According to a 2016 U.S. Census report, America’s rural communities make up 97% of the United States’ land mass and only 19% of the country’s total population. Last year, rural counties still had 750,000 fewer jobs than they did in 2008, and the average median income for nonmetropolitan counties was only $46,000 compared to $62,000 in metropolitan areas.1 Rural America’s consistent decline in infrastructure investment since the Great Recession comes as no surprise.
As rural housing stock falls into disrepair, communities are less attractive to home buyers and outside investors. And without access to capital for new construction, the decline continues. And yet, these more rural communities can benefit from the same type of renewal downtown cities have received over the past decade. The key for communities transitioning from employment-poor to amenity-rich, says Director Tremols, is outside investment. Research at South Dakota State University points to the same. Rural communities investing in infrastructure, education, entrepreneurship, and access to financial services have seen a 19% increase in population, including residents under 34. Keeping these new residents investing back into the community requires available, affordable, and reliable housing options.
Rural communities investing in infrastructure, education, entrepreneurship, and access to financial services have seen a 19% increase in population, including residents under 34.
To encourage increased investment in development across the US’s rural communities, the USDA developed a pilot single-close construction loan. The program is designed to fill affordable housing gaps in low-income, rural communities modeled after a similar successful program designed in response to disaster recovery.
Devastation Leads to Innovation
The original USDA construction lending loan was a typical two-time close. The initial construction loan remained temporary and only converted to a traditional housing loan after completion of a build. This meant that lenders could not securitize a loan until after the second closing, leading to increased risks for the lender and tied up capital. Combined with the overhead and effort involved in a two-closing loan, this program was less attractive to borrowers and lenders.
In 2005, after Hurricanes Katrina and Rita devastated much of Louisiana, Alabama, and Mississippi, the USDA tested a single-close construction-to-permanent loan (CTP) to encourage and increase the speed of redevelopment in these communities. These single-close loans reduced closing costs by only requiring the borrower to qualify once.
The USDA’s single-close construction pilot program included an interest-only construction phase. Upon construction completion, unused funds were applied to the principal and the whole loan was reamortized. The result of the pilot program after Hurricane Katrina, says Director Tremols, included 150 loans.
Single-Close Loans Become Permanent Yet Responsive
The success of the pilot resulted in a new ruling by the USDA in March 2016 making single-close construction loans permanent. Under this rule, loans became fully backed by the federal government. An interest reserve account is established to cover payments during the construction period and a separate contingency fund pays to complete a home build and cover unexpected expenses or costs. If unused, both the reserve and contingency are applied toward the principal at construction completion and the loan is reamortized.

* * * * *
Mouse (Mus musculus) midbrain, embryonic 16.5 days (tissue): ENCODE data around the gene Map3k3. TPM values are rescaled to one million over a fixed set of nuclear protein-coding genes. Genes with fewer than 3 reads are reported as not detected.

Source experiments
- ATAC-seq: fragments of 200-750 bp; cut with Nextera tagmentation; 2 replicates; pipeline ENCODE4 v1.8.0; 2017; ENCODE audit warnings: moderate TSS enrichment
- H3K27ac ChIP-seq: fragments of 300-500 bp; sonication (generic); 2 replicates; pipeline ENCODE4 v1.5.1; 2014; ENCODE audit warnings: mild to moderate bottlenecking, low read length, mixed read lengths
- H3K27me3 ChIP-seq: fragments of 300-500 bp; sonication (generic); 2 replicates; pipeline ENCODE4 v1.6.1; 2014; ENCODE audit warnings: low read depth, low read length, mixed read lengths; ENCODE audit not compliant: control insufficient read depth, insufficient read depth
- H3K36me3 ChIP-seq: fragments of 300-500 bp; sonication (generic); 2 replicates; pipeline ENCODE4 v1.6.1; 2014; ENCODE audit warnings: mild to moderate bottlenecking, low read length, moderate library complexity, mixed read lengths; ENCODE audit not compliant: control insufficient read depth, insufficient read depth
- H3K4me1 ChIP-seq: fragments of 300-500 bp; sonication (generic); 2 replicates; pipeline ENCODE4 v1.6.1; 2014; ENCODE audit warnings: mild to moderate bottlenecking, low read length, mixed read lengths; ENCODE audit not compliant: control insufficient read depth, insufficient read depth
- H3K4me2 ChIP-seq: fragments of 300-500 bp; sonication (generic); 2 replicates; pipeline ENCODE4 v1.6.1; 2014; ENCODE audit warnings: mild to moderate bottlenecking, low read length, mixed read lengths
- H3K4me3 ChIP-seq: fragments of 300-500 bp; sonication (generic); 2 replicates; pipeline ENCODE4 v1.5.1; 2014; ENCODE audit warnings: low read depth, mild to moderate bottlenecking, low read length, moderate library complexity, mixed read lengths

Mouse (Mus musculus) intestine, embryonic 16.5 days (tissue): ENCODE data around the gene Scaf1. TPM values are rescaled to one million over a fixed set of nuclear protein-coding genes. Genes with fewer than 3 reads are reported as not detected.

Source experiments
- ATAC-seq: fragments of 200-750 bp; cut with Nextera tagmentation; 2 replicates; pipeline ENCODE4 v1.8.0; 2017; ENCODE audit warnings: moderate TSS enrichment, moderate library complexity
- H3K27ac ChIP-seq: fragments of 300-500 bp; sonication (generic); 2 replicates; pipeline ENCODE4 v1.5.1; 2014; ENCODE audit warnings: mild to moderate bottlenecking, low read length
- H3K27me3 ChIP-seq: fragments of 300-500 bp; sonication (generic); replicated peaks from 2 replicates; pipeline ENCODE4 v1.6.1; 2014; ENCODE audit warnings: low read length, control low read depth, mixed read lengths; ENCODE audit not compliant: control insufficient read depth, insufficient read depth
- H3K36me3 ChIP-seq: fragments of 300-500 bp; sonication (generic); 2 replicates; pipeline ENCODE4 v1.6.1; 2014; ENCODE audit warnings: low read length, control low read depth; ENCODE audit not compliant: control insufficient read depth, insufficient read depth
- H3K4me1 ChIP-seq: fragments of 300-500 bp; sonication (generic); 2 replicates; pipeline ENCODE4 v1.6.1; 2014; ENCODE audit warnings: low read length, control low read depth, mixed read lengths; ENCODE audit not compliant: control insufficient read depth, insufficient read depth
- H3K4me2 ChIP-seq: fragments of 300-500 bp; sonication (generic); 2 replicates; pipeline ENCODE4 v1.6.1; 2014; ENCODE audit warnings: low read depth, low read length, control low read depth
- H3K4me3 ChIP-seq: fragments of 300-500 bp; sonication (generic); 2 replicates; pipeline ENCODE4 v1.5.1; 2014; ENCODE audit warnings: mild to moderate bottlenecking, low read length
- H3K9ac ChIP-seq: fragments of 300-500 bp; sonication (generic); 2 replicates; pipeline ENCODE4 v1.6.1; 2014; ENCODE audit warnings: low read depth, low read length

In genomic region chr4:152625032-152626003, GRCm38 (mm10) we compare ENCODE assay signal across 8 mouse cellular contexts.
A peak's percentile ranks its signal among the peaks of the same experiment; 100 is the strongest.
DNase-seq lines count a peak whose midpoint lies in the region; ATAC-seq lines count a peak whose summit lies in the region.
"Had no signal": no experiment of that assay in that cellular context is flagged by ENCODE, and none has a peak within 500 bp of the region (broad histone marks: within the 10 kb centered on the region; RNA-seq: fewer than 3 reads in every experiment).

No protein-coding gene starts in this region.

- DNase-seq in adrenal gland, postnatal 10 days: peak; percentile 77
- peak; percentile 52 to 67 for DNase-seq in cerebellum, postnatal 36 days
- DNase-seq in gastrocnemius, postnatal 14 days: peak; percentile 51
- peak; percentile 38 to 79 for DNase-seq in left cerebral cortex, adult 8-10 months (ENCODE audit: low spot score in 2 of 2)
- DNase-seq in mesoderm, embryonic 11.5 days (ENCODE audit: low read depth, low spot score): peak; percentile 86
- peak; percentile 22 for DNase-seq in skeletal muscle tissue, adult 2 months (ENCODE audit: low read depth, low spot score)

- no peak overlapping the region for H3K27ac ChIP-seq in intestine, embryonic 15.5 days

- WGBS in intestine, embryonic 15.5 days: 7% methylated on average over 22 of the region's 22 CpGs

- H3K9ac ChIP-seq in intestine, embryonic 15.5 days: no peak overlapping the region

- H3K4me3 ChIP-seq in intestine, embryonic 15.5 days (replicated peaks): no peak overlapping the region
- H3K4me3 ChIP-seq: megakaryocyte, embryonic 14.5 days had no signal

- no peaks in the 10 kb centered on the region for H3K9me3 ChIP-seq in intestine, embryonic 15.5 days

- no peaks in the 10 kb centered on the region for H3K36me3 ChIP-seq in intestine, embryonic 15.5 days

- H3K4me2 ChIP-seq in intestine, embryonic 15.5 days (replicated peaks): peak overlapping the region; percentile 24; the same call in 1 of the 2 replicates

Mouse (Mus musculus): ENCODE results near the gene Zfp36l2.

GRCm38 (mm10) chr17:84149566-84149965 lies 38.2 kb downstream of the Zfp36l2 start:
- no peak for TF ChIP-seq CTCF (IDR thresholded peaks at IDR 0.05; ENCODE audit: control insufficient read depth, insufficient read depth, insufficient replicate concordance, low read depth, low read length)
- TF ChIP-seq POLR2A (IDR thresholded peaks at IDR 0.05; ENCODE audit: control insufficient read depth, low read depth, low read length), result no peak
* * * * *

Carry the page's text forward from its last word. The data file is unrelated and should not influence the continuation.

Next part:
As the permanent single-close construction loan program caught the interest of lenders, it also drew concerns over liquidity and saleability on the secondary market. According to Tremols, investors wanted these loans to include principal and interest payments at the start, without being reamortized upon construction completion.
In response to the additional concerns, the USDA rolled out an updated pilot program on June 20, 2017 in the same 27 states. In it, the USDA introduced a principal reserve alongside the interest reserve. Payments include interest and principal at the start of the loan and no longer require reamortization after construction – making the program an attractive investment option.
“I applaud the USDA and Director Tremols, specifically, for being responsive to feedback from lenders and investors following the March 2016 ruling,” says Christina Jenkins, Attorney, Director of Customer Support, Asurity Technologies.
The USDA has proposed further regulation to make the latest pilot a permanent feature in a final rule that will be published in January 2019.
With Great Change Comes New Disclosure Requirements
Since the early 1990s, the mortgage compliance team of Asurity Technologies has provided 100% compliant residential mortgage loan document packages. They are among a few providers in the industry that can produce disclosure documents and packages for construction loans. In 2016, the USDA partnered with Asurity’s compliance experts to pioneer disclosures for its newest loan product: the one-time close CTP loan. To ease lender adoption, Asurity built an entire document set customized to the loan structure.
“The disclosure process for a single-close construction loan is a bit more involved than other loan types,” explained Jenkins. “There are many moving parts involved in construction. You start with a plot of land and you end with a home on it. You hope the home is well constructed and there are no issues with the title or the lien.” With the new changes to the single-close construction loan program and the release of TRID 2.0, the Asurity team, together with the USDA and regulators nationwide, monitors for necessary changes to keep the document package up-to-date.